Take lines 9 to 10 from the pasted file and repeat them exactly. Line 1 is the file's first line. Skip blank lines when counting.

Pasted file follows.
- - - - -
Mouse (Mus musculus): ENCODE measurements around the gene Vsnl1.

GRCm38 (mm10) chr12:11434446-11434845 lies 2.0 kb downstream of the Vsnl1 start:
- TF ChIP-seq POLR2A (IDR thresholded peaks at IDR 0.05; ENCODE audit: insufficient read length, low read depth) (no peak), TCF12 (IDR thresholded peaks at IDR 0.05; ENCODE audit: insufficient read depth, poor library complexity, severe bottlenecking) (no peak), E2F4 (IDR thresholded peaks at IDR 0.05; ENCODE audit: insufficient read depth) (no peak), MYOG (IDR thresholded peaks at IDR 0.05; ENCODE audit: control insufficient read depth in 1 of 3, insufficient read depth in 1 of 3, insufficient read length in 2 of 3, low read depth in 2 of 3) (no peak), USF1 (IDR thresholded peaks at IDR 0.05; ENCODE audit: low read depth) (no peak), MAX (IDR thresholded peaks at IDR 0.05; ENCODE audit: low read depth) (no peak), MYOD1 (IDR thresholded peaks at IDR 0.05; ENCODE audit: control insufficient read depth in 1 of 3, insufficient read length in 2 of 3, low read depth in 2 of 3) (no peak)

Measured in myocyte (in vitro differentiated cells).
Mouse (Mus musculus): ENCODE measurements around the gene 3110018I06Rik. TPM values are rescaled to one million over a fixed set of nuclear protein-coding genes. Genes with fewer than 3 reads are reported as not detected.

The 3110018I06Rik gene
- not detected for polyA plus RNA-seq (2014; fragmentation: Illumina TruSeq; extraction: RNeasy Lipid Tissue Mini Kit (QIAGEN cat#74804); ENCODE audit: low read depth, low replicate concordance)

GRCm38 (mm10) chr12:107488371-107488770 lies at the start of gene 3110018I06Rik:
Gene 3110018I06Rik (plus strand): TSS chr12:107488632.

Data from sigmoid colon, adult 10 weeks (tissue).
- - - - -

Gene 3110018I06Rik (plus strand): TSS chr12:107488632.

Data from sigmoid colon, adult 10 weeks (tissue).